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Fresh on the blog

One essential part of speaking well is to break your speech into short chunks—usually a few words— and pausing briefly after each one. 

The word "can" is used in different ways in English—it can mean ability, possibility and permission. When native English speakers talk about what they can do, what do they mean?

Consider this: 

Students at the English Farm write some amazing G.B.C. answers, and we like to share the best of the best.

This piece has had minor corrections by a teacher, but the logic, structure, and word choice are the student's.

In English, the subject of the sentence is not always the one who does the action. This can get a little confusing for non-native speakers.

Imagine your friend spots something different about you:

Students at the English Farm write some amazing G.B.C. answers, and we like to share the best of the best.

This piece has had minor corrections by a teacher, but the logic, structure, and word choice are the student's.

Test season is stressful—after preparing for months, the last thing you want is for your performance to be limited by your nerves

Two Smilies sitting on a bench

The answer to “Do you mind if…” can be confusing for anyone, even native English speakers. Consider this situation:

As your English improves, you are able to make longer and longer sentences. But, should you? Consider this example: 

"Hanami" can be translated as "cherry blossom viewing", but if you simply say, "On Saturday, I did cherry blossom viewing," then a native speaker won't really understand you. They might wonder, "Did you view them from a bus? Was the goal to see as many trees as possible?" 

Many non-native English speakers find it difficult to add detail and expand. As a result, their speaking test scores are lower than they should be, and their writing lacks sophistication and impact.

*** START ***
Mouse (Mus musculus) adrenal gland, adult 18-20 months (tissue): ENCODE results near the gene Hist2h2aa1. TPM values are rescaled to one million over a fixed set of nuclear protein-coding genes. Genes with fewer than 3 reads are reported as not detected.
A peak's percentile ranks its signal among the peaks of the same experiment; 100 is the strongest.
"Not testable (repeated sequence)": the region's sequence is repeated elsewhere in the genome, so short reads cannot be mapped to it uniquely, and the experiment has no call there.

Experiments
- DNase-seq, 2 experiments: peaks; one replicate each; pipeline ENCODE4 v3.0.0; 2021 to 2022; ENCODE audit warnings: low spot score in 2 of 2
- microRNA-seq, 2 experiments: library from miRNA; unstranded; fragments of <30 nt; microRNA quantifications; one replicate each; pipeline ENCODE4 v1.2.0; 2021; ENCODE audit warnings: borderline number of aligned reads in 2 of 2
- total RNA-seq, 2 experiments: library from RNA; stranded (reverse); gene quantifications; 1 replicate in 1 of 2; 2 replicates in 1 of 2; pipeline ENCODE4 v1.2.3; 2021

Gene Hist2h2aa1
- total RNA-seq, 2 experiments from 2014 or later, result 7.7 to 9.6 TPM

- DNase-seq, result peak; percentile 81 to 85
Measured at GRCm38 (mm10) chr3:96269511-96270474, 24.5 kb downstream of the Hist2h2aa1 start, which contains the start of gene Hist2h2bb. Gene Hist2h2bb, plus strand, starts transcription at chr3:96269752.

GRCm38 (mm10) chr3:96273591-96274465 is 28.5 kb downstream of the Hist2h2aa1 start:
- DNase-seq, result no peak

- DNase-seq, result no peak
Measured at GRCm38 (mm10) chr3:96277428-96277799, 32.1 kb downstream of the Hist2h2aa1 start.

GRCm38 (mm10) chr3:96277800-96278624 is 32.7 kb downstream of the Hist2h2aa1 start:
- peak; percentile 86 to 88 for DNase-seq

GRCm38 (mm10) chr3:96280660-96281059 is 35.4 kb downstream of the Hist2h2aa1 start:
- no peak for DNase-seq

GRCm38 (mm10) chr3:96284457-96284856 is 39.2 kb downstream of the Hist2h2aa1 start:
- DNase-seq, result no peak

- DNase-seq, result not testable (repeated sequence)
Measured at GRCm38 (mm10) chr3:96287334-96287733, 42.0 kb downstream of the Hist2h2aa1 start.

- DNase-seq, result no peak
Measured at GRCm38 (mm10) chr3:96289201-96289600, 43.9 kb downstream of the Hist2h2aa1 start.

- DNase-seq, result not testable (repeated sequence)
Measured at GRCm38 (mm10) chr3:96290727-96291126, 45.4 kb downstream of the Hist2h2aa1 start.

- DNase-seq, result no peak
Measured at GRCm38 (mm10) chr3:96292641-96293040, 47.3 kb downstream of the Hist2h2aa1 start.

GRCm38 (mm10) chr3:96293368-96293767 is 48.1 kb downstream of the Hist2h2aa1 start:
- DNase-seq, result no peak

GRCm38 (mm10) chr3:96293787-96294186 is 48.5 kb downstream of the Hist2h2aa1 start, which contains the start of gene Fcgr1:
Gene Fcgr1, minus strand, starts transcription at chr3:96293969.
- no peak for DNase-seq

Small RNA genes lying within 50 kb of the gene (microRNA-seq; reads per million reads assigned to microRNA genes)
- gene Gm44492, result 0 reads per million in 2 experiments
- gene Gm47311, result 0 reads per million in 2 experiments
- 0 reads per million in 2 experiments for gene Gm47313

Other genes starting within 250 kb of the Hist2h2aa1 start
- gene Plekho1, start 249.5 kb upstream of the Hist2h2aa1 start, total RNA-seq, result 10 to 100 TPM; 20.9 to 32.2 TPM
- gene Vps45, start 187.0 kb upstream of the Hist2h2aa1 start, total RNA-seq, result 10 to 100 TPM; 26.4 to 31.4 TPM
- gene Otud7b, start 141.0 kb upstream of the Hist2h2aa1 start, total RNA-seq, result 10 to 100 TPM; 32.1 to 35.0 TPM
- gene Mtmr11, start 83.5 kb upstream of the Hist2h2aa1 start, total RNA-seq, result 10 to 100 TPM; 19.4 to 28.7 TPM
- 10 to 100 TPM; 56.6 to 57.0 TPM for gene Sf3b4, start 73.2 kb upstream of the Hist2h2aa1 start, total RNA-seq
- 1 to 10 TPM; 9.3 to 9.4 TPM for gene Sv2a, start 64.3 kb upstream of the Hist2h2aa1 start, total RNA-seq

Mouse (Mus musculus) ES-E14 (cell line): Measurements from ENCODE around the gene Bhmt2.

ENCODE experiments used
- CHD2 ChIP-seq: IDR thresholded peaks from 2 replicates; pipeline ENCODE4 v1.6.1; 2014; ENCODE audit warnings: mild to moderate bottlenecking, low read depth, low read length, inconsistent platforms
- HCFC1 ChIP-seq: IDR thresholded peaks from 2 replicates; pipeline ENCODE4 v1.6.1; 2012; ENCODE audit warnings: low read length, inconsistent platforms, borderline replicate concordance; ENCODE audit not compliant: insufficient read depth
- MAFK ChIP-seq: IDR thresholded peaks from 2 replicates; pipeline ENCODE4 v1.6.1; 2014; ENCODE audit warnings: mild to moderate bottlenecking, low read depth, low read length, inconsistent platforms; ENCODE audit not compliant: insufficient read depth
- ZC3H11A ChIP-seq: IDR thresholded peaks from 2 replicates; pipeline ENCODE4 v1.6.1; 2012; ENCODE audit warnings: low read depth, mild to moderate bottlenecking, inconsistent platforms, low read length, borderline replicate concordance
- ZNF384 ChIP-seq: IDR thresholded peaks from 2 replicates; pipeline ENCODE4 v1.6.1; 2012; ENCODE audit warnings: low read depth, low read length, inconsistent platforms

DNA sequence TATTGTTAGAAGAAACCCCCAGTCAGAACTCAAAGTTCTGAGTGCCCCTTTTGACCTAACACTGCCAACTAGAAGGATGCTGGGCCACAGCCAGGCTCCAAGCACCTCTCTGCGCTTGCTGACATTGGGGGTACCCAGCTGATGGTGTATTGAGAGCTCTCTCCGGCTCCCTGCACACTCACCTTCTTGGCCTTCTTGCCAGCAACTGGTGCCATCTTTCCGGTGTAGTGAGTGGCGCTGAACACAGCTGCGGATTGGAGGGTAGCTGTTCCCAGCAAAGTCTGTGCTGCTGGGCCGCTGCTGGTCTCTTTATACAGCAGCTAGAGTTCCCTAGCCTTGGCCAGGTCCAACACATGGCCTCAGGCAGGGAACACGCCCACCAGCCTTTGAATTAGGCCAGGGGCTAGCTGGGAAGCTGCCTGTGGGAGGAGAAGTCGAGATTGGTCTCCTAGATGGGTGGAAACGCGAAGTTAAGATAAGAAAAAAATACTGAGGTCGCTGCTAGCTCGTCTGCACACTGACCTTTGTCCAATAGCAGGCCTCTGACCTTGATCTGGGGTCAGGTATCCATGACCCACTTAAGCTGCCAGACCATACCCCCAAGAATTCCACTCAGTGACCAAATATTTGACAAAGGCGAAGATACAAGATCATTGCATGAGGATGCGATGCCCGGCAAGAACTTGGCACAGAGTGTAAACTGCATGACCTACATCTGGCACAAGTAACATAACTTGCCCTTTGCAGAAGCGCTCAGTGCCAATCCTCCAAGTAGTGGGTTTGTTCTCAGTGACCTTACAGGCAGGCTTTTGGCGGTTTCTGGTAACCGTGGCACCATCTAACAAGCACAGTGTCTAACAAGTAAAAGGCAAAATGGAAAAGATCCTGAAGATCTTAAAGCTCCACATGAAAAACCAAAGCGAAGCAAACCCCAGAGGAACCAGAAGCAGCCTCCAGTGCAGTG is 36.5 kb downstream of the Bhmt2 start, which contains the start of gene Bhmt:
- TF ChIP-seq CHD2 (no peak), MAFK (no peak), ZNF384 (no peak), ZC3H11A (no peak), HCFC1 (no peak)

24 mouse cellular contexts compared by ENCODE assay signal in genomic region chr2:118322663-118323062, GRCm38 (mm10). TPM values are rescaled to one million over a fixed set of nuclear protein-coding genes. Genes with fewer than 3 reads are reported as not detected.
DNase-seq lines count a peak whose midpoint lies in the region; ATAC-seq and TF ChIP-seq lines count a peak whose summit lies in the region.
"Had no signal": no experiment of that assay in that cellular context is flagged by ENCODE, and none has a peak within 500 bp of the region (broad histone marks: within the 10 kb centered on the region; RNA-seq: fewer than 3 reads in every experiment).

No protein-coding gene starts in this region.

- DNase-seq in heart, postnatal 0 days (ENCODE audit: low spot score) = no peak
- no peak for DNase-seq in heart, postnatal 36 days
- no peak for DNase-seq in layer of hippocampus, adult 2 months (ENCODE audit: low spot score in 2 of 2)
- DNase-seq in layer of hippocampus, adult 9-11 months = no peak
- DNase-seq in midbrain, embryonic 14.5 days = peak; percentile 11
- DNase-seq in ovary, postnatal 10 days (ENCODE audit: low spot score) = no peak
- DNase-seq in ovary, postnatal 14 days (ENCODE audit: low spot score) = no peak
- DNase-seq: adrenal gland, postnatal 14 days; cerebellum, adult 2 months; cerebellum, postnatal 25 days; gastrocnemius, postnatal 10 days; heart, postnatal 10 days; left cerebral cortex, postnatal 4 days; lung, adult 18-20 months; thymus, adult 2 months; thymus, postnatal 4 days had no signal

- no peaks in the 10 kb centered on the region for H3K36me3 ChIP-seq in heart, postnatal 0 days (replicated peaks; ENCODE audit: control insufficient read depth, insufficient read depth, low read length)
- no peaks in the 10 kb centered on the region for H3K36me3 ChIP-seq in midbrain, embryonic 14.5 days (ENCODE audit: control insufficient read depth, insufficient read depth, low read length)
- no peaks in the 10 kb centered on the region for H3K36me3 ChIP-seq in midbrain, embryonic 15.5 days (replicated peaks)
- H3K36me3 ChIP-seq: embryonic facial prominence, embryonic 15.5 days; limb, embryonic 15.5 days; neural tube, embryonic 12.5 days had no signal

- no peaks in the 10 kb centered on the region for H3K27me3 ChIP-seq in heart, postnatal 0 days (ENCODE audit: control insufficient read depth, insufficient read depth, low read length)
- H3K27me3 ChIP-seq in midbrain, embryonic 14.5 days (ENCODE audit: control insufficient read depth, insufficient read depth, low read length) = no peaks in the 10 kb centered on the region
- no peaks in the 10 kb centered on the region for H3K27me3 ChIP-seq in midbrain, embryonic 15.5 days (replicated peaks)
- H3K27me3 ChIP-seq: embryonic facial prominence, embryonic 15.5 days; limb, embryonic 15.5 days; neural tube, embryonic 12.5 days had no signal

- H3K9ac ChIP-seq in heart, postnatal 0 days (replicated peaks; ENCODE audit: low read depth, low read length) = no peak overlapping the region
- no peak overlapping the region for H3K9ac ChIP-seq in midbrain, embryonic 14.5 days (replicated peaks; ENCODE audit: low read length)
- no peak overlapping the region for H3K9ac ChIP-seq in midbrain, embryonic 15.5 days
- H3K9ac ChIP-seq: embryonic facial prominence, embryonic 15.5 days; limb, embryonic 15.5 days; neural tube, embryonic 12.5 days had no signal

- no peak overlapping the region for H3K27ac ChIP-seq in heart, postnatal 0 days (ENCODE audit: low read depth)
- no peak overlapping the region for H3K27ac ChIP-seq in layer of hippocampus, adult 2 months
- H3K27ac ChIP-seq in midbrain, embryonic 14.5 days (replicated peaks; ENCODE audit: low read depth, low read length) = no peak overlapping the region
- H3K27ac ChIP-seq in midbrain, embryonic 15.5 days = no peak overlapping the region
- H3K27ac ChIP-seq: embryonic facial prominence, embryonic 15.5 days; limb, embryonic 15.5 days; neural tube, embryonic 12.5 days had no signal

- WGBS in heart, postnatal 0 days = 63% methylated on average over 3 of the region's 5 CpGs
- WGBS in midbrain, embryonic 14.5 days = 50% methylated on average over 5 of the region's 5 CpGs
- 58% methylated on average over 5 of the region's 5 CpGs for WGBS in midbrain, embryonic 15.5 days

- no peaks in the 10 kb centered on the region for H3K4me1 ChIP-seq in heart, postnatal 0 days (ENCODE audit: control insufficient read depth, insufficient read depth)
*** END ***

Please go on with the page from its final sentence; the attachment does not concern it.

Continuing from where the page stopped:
Students at the English Farm write some amazing G.B.C. answers, so we are going to share the best of the best.

This piece has had minor corrections by a teacher, but the logic, structure, and word choice are the student's.

As spring comes, so does allergy season. Millions of people around the world suffer from pollen allergies, so let's look at the words and phrases you can use to describe how this allergy affects us. 

Native English speakers do drink alcohol, but rarely say "go drinking". Why? 

While it's grammatically correct to say, "have a drink", "have some beer", "go drinking", or "drink some alcohol", one of those is far better than the rest.

bored cat

What happens if you make a mistake with bored and boring? 

Both words are adjective forms of the base form bore, but that’s where the similarity ends.

To score highly on speaking tests like the G.B.C., you need to show the best of your English—make long but well-organized sentences, add detail, and show you have a wide vocabulary. One easy way to do that is to use comparatives. 

E-mail is an ever-changing form of communication. The rules you learnt a few years ago may already be outdated. Follow this guide to ensure you send the right message between the lines.

In the G.B.C. exam, using advanced grammar and sophisticated logic will improve your score significantly. In this post, you'll learn a really simple trick using the relation between two tenses. With it, you can create longer and more complex answers.

Keep doing homework!

Students at the English Farm write some amazing G.B.C. answers, so we are going to share the best of the best.

This piece has had minor corrections by a teacher, but the logic, structure, and word choice are the student's.

All person-administered tests are vulnerable to examiner bias, but don't worry—if you are likable, then it can work in your favor. One study showed that even with a rigorous, standardised

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